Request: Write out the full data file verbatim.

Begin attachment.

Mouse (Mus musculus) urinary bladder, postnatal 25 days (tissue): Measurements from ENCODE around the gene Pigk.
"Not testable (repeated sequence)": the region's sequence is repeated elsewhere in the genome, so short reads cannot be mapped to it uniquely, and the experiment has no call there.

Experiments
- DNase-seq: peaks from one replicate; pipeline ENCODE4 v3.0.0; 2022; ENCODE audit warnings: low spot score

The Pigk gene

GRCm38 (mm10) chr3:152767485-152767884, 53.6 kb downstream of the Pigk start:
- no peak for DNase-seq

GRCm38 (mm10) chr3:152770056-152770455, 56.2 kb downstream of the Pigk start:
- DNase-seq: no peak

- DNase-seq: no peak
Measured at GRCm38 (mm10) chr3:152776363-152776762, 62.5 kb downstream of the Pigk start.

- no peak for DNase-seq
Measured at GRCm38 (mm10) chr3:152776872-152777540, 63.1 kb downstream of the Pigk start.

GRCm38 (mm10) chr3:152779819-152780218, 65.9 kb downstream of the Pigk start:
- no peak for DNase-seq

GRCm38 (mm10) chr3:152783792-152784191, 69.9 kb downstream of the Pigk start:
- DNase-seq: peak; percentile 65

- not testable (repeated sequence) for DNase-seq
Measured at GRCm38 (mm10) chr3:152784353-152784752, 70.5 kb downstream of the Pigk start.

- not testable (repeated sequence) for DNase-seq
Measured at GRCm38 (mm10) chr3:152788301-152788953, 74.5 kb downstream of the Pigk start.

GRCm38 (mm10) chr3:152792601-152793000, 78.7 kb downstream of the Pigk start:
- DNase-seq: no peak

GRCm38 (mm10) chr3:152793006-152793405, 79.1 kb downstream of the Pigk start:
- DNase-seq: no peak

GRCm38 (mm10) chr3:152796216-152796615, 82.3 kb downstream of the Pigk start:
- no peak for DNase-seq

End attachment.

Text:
Mouse (Mus musculus) urinary bladder, postnatal 25 days (tissue): Measurements from ENCODE around the gene Pigk.
"Not testable (repeated sequence)": the region's sequence is repeated elsewhere in the genome, so short reads cannot be mapped to it uniquely, and the experiment has no call there.

Experiments
- DNase-seq: peaks from one replicate; pipeline ENCODE4 v3.0.0; 2022; ENCODE audit warnings: low spot score

The Pigk gene

GRCm38 (mm10) chr3:152767485-152767884, 53.6 kb downstream of the Pigk start:
- no peak for DNase-seq

GRCm38 (mm10) chr3:152770056-152770455, 56.2 kb downstream of the Pigk start:
- DNase-seq: no peak

- DNase-seq: no peak
Measured at GRCm38 (mm10) chr3:152776363-152776762, 62.5 kb downstream of the Pigk start.

- no peak for DNase-seq
Measured at GRCm38 (mm10) chr3:152776872-152777540, 63.1 kb downstream of the Pigk start.

GRCm38 (mm10) chr3:152779819-152780218, 65.9 kb downstream of the Pigk start:
- no peak for DNase-seq

GRCm38 (mm10) chr3:152783792-152784191, 69.9 kb downstream of the Pigk start:
- DNase-seq: peak; percentile 65

- not testable (repeated sequence) for DNase-seq
Measured at GRCm38 (mm10) chr3:152784353-152784752, 70.5 kb downstream of the Pigk start.

- not testable (repeated sequence) for DNase-seq
Measured at GRCm38 (mm10) chr3:152788301-152788953, 74.5 kb downstream of the Pigk start.

GRCm38 (mm10) chr3:152792601-152793000, 78.7 kb downstream of the Pigk start:
- DNase-seq: no peak

GRCm38 (mm10) chr3:152793006-152793405, 79.1 kb downstream of the Pigk start:
- DNase-seq: no peak

GRCm38 (mm10) chr3:152796216-152796615, 82.3 kb downstream of the Pigk start:
- no peak for DNase-seq